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The Prerequisite To Forgiveness


For various reasons there are a number of good Biblical words that have lost their original meaning, or have fallen into disuse.  The word "repent" is becoming one such word.  If you fail to understand Biblical repentance, you will fail to understand salvation. 


Did you know that God can repent?  If you think He can't repent, you don't fully understand Biblical repentance.  Jeremiah 18:8 and 10 in the KJV tells us that God does repent at times.  The NIV uses the word "reconsider". 


The Greek word "metanoeo" is translated as "repent" in our English New Testament.  "Metanoeo" consists of two Greek words, "meta" and "noeo".  " Meta " means "after".  "Noeo" means "to perceive".  Therefore, "metanoeo" means, "to perceive afterwards", or, "to change your mind".  It's that simple.  God can change his mind.  That's why He can repent.  Of course, He "will never" change His mind about anything He has promised.


Repentance, or changing one's mind, can look different from person to person.  Some people in the Bible repent with great agony and sorrow.  Others simply make the decision to repent with little or no emotion.  It's not how you repent that is important.  It's that  you repent that is important, because repentance in Biblical terms is the prerequisite to forgiveness of sins and salvation.  


There are different aspects to repentance which I won't elaborate on here.  The aspect of repentance I'm addressing now is what I call "initial repentance".  That's the changing of one's mind when one first meets Jesus and finds forgiveness and salvation.  The main thing we need to repent of, or change our minds on at that point, is the direction in which our lives should take.  Simply put, we acknowledge our failure to live as God wants us to live and so we decide to let Jesus direct our lives.  The working out of this decision takes a life time of changing your mind on individual issues as they arise.     


When I say Biblical repentance is the prerequisite to forgiveness, some people suggest that there are two Biblical passages where this isn't the case.  This is what I'd like to address in this article.


The first apparent exception is found in Luke 23:34 where Jesus said, "Father, forgive them, for they do not know what they are doing."  We need to know a couple things here.  Who does Jesus want forgiven, and did they get forgiven without repenting? 

The word "they" in the phrase "for 'they' do not know what 'they' are doing" refers to Jesus' killers, and those who were legal witnesses to His death.  If you don't take time to think about this, you might think God forgave these people based on their "ignorance".  I don't see it that way.    


Did God forgive Jesus' killers, and did "they" repent?  I think Luke 23:48 clarifies this for us.  Because of the events surrounding Jesus' death, the people Jesus wanted forgiven "beat their breasts".  I interpret the beating of breasts as a gesture of repentance.  Jews had a number of symbolic gestures to express certain emotions, like sorrow, disgust, or anger.   Ripping one's clothes and shaking dust off one's sandals are two other examples of expressing emotion.  If I'm right on this point, these people repented.  Therefore, God answered Jesus' prayer and forgave them, but only after they repented.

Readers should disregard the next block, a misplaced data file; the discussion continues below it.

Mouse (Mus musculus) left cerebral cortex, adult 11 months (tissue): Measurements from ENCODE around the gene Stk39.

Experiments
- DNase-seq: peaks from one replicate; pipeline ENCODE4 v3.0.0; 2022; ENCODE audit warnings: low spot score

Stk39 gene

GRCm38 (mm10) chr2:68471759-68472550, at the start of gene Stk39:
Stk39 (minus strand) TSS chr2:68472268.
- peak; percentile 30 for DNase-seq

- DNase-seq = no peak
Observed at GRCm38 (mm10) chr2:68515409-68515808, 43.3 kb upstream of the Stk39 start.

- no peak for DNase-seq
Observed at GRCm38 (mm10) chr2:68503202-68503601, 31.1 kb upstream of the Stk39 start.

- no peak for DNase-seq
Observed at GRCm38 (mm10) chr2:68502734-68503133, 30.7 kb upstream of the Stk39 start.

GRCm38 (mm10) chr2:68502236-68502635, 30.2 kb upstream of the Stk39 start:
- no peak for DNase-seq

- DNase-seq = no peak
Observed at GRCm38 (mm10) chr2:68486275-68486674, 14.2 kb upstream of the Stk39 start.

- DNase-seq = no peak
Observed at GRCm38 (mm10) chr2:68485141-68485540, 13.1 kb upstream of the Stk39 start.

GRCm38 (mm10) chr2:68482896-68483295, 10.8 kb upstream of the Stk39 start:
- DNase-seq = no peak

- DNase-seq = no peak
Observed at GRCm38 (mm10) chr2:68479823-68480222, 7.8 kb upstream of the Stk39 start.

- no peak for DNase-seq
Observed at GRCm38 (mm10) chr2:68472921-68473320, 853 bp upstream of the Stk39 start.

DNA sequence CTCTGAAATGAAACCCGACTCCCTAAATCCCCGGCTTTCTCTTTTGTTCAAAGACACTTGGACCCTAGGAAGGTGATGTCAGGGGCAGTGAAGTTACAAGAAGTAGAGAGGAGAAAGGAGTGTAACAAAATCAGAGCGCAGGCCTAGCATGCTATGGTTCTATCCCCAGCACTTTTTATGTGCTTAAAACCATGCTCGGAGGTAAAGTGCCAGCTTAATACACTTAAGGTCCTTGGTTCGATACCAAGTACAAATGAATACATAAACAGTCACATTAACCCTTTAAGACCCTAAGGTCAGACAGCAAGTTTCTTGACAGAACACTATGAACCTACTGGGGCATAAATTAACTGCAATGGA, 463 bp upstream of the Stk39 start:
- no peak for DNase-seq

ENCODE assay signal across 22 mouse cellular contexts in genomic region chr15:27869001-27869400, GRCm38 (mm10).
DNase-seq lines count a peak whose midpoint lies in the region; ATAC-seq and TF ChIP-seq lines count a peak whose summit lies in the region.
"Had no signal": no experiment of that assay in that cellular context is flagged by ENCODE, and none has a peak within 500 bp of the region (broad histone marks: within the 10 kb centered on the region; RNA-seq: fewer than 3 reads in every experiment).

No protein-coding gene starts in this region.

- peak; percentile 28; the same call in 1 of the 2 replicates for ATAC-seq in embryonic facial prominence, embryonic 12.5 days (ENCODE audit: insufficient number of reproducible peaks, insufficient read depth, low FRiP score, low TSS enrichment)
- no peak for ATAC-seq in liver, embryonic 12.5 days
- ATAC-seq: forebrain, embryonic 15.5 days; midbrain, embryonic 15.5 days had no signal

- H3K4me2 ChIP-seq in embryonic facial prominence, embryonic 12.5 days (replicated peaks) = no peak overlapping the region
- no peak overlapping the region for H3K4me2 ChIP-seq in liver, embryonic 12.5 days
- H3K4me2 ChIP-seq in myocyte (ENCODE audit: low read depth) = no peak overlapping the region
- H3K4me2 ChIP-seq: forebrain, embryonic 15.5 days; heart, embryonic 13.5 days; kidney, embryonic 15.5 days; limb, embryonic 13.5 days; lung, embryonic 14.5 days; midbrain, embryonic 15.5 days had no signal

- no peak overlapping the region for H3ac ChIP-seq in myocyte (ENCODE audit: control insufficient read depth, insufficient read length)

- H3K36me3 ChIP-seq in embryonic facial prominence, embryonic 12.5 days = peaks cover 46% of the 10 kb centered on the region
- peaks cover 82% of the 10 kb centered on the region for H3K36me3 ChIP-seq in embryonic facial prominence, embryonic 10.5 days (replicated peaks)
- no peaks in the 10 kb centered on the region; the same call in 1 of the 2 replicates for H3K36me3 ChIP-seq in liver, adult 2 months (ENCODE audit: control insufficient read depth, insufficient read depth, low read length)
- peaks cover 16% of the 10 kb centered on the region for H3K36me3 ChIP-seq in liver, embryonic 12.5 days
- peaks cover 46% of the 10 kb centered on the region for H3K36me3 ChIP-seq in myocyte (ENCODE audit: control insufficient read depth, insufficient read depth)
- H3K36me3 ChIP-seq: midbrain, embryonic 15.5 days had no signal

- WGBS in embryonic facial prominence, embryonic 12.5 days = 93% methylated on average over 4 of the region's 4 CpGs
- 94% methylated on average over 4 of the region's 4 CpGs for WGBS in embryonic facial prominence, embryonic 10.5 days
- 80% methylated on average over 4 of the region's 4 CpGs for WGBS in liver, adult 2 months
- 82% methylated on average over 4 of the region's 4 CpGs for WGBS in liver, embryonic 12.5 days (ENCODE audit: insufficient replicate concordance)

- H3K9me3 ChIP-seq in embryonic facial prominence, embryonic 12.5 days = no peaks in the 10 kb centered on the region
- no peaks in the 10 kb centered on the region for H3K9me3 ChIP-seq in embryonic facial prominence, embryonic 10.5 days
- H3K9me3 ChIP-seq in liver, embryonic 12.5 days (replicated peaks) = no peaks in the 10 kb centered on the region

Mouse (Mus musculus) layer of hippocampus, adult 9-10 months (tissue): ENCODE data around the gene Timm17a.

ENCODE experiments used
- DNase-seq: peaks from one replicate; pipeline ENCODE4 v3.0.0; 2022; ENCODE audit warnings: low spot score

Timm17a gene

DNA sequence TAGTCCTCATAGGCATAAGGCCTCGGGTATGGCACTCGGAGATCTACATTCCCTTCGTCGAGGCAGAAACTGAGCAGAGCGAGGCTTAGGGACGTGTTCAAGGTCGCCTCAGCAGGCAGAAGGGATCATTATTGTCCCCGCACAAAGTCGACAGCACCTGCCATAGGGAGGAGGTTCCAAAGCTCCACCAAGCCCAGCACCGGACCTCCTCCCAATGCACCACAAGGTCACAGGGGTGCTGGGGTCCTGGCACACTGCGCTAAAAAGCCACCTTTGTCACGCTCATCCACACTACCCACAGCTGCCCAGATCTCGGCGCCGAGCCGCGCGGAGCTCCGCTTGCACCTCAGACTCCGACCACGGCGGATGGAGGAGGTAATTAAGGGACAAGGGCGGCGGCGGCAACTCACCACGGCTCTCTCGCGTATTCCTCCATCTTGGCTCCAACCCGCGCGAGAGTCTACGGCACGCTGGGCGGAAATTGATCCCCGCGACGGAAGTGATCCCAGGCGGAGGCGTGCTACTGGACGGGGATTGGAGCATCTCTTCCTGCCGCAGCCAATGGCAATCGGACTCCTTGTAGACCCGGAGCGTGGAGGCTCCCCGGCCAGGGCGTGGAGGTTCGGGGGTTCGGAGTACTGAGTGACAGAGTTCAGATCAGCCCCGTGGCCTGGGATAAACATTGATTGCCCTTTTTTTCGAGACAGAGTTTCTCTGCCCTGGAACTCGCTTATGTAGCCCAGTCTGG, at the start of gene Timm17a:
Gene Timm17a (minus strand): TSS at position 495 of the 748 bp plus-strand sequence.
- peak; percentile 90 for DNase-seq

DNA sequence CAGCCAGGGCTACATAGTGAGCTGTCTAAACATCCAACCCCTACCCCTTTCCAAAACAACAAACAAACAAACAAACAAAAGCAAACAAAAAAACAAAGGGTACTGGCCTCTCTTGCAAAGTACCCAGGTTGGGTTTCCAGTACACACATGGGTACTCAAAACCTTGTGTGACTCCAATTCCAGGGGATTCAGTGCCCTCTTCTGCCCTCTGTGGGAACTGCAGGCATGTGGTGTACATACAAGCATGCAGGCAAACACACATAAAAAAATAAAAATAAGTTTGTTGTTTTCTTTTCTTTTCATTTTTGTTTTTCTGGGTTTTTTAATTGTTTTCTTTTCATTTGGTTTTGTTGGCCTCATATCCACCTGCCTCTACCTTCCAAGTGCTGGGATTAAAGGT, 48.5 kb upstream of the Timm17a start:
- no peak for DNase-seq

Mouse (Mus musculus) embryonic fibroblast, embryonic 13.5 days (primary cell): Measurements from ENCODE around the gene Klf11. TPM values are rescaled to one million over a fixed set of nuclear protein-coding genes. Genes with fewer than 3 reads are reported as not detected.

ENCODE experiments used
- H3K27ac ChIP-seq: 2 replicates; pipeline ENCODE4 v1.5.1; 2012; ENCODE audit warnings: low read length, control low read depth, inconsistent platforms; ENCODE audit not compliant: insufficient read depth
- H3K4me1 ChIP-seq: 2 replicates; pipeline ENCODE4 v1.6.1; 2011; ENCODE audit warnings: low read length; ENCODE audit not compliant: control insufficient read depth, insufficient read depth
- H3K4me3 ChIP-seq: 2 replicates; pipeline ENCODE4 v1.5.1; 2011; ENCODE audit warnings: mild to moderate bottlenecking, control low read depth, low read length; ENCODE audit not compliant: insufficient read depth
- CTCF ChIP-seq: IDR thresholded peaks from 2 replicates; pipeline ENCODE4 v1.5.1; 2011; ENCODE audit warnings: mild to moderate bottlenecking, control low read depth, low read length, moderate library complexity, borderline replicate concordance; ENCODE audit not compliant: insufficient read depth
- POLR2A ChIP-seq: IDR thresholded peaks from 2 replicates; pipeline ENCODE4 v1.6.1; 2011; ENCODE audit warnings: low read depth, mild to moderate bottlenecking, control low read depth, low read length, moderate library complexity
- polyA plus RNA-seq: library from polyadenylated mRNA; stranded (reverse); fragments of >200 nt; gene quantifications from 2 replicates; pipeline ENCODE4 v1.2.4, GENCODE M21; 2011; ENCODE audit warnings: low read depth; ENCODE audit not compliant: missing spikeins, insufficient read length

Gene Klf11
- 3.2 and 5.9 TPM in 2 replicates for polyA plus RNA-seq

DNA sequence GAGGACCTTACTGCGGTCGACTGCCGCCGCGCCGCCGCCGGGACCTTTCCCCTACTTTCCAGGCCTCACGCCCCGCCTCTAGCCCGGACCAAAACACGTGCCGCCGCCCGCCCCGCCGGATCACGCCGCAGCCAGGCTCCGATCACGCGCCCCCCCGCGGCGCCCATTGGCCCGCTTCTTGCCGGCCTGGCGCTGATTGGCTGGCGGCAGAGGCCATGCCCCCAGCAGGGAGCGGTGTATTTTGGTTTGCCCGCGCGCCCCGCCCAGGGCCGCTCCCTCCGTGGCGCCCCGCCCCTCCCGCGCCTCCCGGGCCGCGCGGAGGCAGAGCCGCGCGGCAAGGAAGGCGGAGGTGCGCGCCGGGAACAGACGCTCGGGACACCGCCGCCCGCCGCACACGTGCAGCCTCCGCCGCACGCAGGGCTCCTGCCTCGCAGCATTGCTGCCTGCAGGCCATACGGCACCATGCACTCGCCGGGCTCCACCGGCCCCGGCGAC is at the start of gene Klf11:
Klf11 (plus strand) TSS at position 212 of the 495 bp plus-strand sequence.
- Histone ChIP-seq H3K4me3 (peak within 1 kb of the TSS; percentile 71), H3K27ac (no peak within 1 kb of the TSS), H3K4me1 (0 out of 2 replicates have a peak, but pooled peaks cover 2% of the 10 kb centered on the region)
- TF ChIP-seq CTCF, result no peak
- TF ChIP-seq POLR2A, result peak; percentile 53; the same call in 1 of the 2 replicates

Acts 7:60 is a similar situation.  Stephen asked the Lord not to hold his murderers accountable for their sin.  Did Jesus forgive Stephen's killers?   The text says nothing more about Stephen's request, except in the case of Paul, and that's two chapters later.  Jesus went out of His way to help Paul repent.  He actually got physically violent with him as seen in Acts 9.  No one disputes the fact that Paul had a change of heart and mind concerning the direction his life should take.  He did repent, and it was dramatic.  God answered Stephen's prayer, at least in Paul's case, but only after he repented.   


The Bible says nothing about the other people who witnessed Stephen's death, but I'm sure God did His best to help them repent too.  He would not have ignored Stephen's prayer, as He had not ignored Jesus' prayer. I don't think God ignores the prayer of any righteous person.  That's a lesson for us all to learn.     


There's one thing I'd like to say at this point.  In Acts 5:31 and elsewhere, the Bible states that God "grants repentance".  This means God gives us repentance as a gift.  But how do we reconcile repentance being a gift from God, when the Bible clearly tells us we must do the repenting?  Is repentance a gift from God, or is it something we have to do on our own?   It's both.  Like most things in our lives as Christians, repenting is something we need help with.  Our minds are so depraved that we can't repent on our own.  At the same time, God won't make us repent, but He will provide ample opportunity and help us repent, as He did with Paul.  Repentance is a joint effort between us and God.  That's why we need to be in serious prayer for our unsaved loved-ones.  They cannot find salvation on their own.  They need the Holy Spirit to help them.  It's our place to pray to this end.        


Notice Acts 17:30.  It says, "in the past God overlooked such ignorance, but now he commands all people everywhere to repent."  It can't be any clearer.  I conclude that repentance is a prerequisite to forgiveness, and the two apparent passages found in the New Testament that seems to suggest otherwise, really don't suggest otherwise after-all.   


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